Money is necessary for the facilitation of everything in life. To meet the need and demand for money, the art of lending evolved with financial institutions, notably banks, providing large scale credit facilities mainly for investments and related matters. Such credit facilities or loans called for stringent security in the form of cumbersome collaterals. In addition, if the borrower is an individual, he must have a certain level of earning capacity as a primary guarantee of repayment. The result is that those who were low income earners and who did not have the requisite security, but who needed money for personal needs or for small scale investments were not covered.

The yawning gap that was created was readily filled by individuals who had extra cash. They gave out their money on high interest rates since they did not insist on any collateral. Those became known as “moneylenders” and their trade “moneylending”. Moneylending is not the only consumer credit facility available. Consumer goods can also be acquired from the manufacturers, owners, distributors or retailers and used, while payment for them is made is made in convenient instalments or deferred to a further date. This is regulated by consumer credit laws which are the set of laws that govern credit transactions involving consumers and users of credit facilities.

This article intends to focus on the process of obtaining a money lenders license in Nigeria. In doing this, the article will attempt to answer the following questions:

a) Who is a moneylender?
b) What are the requirements and procedure for obtaining a moneylenders license in Nigeria?
c) Are there any futher obligations/reporting requirements expected of a licensed money lender upon obtaining the said license?

In the case of Eboni Finance and Securities ltd v. Wole Ojo Technical Services ltd & 2 ors, the Court of Appeal held, inter alia that:
“The definition of a money lender encompasses every person whose business is that of money lending and any person who lends money on interest or who lends a sum of money in consideration of a larger sum being repaid”.

The Moneylenders Law of Lagos State provides thus:

“A moneylender includes every person whose business is that of money lending or who carries on or advertises or announces himself or holds himself out in any way as carrying on that business, whether or not he also possesses or owns property or money derived from sources other than the lending of money and whether or not he carries on the business as a principal or as an agent but shall not include:
a) any society registered under the Co-operative societies or law; or
b) any body corporate, incorporated or empowered by special law to lend money in accordance with such law; or
c) any person bona fide carrying on the business of banking or insurance or bona fide carrying on any business, not having for its primary object the lending of money, in the course of which and for the purposes whereof he lends money, or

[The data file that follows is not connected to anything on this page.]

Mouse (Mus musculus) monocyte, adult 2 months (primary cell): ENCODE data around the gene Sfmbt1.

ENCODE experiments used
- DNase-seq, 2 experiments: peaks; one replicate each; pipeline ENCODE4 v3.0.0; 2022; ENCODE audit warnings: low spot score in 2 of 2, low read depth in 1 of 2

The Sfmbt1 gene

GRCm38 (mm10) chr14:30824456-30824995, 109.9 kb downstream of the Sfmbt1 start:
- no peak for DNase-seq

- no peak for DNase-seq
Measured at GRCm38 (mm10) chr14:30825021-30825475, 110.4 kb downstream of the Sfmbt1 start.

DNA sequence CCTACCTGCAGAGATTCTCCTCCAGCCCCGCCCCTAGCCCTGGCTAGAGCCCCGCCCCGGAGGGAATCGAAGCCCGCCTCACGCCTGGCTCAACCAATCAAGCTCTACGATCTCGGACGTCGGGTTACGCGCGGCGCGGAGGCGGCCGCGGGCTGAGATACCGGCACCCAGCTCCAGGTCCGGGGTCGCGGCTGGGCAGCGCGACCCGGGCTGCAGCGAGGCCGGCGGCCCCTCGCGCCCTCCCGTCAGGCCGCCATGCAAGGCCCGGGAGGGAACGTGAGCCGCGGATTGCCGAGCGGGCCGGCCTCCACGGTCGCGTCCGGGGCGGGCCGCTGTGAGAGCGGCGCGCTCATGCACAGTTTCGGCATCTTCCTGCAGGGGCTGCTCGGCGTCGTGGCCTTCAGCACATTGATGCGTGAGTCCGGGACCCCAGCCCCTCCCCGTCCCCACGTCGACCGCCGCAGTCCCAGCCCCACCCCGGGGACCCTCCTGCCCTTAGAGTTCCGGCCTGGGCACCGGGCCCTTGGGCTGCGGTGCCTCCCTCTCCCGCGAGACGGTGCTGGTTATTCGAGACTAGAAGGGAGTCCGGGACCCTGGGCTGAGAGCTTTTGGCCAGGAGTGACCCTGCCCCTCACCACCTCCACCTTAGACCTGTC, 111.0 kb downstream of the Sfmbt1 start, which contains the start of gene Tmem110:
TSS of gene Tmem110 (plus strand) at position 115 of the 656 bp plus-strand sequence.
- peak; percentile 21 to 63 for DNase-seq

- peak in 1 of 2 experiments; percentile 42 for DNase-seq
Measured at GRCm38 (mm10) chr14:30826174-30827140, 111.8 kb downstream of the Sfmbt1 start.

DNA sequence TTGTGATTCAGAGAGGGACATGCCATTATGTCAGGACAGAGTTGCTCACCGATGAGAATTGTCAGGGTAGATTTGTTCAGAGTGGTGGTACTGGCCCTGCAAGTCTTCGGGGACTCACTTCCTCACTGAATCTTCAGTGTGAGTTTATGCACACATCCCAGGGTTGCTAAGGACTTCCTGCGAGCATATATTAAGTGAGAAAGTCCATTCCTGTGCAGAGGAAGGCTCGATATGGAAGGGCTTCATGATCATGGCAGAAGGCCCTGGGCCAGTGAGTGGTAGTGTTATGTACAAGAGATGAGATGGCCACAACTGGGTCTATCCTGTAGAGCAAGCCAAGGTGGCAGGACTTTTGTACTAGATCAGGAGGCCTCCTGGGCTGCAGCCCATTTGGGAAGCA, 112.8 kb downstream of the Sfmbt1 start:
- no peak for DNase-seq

d) any person or body corporate exempted from the provisions of this law by order of the Commissioner; or
e) any pawn broker licensed under the Pawn Brokers Law where the loan is made in accordance with the provision of the Pawn Brokers Law and does not exceed the sum of forty naira;

This definition presupposes that every and all persons can be a money lender so long as such a person indulges in money lending as a form of business or advertises or holds himself out as carrying on the business of money lending. This is not the case as only Companies licensed as money lenders by the relevant government authority are permitted to engage in this line of business. It is upon the basis of the license that a money lending institution can successfully institute an action in the case of a default to recover the principal loan as well as accrued interest. An unlicensed money lender cannot institute a court action as a money lender otherwise such an action will fail. Such a Company can only bring an action to recover the actual money borrowed and will not be entitled to the accrued interest payable on the loan.

Prior to 1990, money lending was regulated concurrently by the Federal Government of Nigeria and the various State Governments through the Money Lenders Act and the Money Lenders laws of the various states respectively. However, the Money Lenders Act has been repealed leaving the regulation of money lending to the Money Lenders Laws of the various States of Nigeria. Their provisions are basically the same, except for slight modifications and displacement of sections. This is a result of the fact that they all have a common origin which is the Moneylenders Act 1927 of England.

As earlier stated, the provisions of the various States of Nigeria on Money Lending are basically the same and as such the requirements and procedure for obtaining a license are the same in most States.
For the purpose of this article, we will be enumerating the requirements and stating the procedure for obtaining a moneylenders license in Lagos State mainly because it differs substantially from what is obtainable in other States.

The documents required include the following:
a. Certified True Copy of CAC Form 2
b. Certified True Copy of CAC Form 7
c. Certified True Copy of CAC Form 1.1 (for a company registered in 2017 and afterwards)
d. Certified True Copy of the Memorandum and Articles of Association of the Company. (The memorandum must contain an object to the effect that the Company engages in the business of providing lending services to companies, individuals etc.)
e. Certified True Copy of the Certificate of Incorporation of the Company.
f. Tax Receipt of the 2 Individual directors of the Company for the past 3 years. (2017-2019)